By Jess Horner, Exercise Physiologist

Living with cancer is an incredibly difficult experience, affecting not only the individual but loved ones too. The side effects of cancer therapy are a big issue clients face, often resulting in extreme fatigue, nausea, muscle and bone loss along with dealing with the psychological effects of the process.

With new research emerging in the field of oncology and its relationship with physical activity, there has been overwhelming evidence to support exercise as a safe and feasible intervention. Exercise has been utilized as a tool to assist clients in preparing, coping and recovering from treatment in many cancer treatment facilities, with a multitude of studies showing a positive effect on quality of life, muscle strength, and endurance as well as fatigue.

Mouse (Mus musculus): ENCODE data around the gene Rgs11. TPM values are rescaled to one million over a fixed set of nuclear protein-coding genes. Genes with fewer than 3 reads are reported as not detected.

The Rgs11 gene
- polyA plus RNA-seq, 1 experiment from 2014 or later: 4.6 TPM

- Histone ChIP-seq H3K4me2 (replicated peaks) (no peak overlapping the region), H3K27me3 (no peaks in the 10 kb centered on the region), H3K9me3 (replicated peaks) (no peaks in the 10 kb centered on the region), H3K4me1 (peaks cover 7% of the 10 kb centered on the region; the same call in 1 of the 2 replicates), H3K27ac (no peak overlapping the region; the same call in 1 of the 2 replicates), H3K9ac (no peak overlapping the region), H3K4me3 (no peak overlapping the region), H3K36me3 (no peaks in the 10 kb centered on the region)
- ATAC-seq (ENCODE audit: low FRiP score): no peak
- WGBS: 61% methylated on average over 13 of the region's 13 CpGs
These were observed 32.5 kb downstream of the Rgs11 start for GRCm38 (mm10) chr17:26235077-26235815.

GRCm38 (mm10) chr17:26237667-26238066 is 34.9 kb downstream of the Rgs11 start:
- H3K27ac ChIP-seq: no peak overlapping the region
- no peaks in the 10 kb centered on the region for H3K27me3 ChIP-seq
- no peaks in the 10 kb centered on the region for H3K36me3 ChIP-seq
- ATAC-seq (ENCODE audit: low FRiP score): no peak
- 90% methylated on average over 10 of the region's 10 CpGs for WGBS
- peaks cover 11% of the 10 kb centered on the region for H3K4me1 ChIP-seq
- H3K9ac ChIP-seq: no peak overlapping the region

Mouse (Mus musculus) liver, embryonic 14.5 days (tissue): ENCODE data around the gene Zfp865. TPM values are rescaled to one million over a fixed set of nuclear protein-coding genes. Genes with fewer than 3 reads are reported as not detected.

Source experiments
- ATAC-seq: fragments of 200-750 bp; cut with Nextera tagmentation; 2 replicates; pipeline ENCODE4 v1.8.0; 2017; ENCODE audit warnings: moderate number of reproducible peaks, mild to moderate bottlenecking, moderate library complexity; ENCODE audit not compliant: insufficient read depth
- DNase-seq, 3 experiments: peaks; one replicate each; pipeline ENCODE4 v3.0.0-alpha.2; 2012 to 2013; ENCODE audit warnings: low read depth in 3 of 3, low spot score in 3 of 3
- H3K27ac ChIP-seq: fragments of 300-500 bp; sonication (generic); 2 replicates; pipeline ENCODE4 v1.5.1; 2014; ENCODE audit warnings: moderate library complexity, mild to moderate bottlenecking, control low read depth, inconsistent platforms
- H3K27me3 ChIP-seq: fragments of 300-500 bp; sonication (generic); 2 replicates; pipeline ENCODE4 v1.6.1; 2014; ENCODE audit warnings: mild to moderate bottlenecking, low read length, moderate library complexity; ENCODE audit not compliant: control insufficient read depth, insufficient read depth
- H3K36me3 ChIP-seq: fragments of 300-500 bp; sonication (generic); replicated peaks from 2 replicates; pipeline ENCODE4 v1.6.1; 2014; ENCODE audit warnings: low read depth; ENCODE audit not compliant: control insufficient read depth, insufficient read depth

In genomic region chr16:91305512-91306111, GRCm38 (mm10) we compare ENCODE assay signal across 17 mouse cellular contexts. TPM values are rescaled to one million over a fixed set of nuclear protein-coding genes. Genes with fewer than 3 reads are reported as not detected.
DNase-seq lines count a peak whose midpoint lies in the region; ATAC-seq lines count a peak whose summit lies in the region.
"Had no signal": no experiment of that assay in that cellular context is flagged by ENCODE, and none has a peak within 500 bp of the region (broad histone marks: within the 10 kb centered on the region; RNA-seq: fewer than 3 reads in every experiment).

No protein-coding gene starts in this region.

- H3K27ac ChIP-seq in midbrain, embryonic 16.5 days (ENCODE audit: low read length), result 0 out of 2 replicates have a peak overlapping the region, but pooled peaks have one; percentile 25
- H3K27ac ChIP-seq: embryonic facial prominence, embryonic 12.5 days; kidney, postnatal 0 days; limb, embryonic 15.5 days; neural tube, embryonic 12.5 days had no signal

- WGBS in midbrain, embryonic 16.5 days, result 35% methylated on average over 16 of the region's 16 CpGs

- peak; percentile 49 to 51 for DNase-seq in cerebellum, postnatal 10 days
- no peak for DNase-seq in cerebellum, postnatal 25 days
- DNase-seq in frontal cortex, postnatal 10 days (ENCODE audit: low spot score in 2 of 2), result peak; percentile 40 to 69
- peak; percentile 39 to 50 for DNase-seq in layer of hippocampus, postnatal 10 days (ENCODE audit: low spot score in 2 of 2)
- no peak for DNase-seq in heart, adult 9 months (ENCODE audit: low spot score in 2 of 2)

Based on the evidence, a total of 150 minutes of aerobic exercise should be completed weekly, which can include walking, bike riding or swimming; accompanied by 2-3 days of strength training weekly. Completing this physical activity can have improved benefits completing it with friends and family. Not only do your loved ones get to reap the benefits of exercise including chronic disease prevention, but socialization also has a positive effect on our mental wellbeing.

Importantly, any exercise program should be flexible, particularly during periods of cancer treatment. Any program needs to be able to be adjusted according to changes in treatment, the presence of side-effects, and primarily how the person is feeling on any particular day. Just as importantly, the wants, needs, and goals of the participant should guide the exercise, as it should be enjoyable.

All advice within this article is generalized, guidance from a licensed practitioner before implementing physical activity is recommended prior, during and after treatment.



Courneya, K. S. (2017). Exercise guidelines for cancer survivors: are fitness and quality-of-life benefits enough to change practice? Current Oncology24(1), 8–9.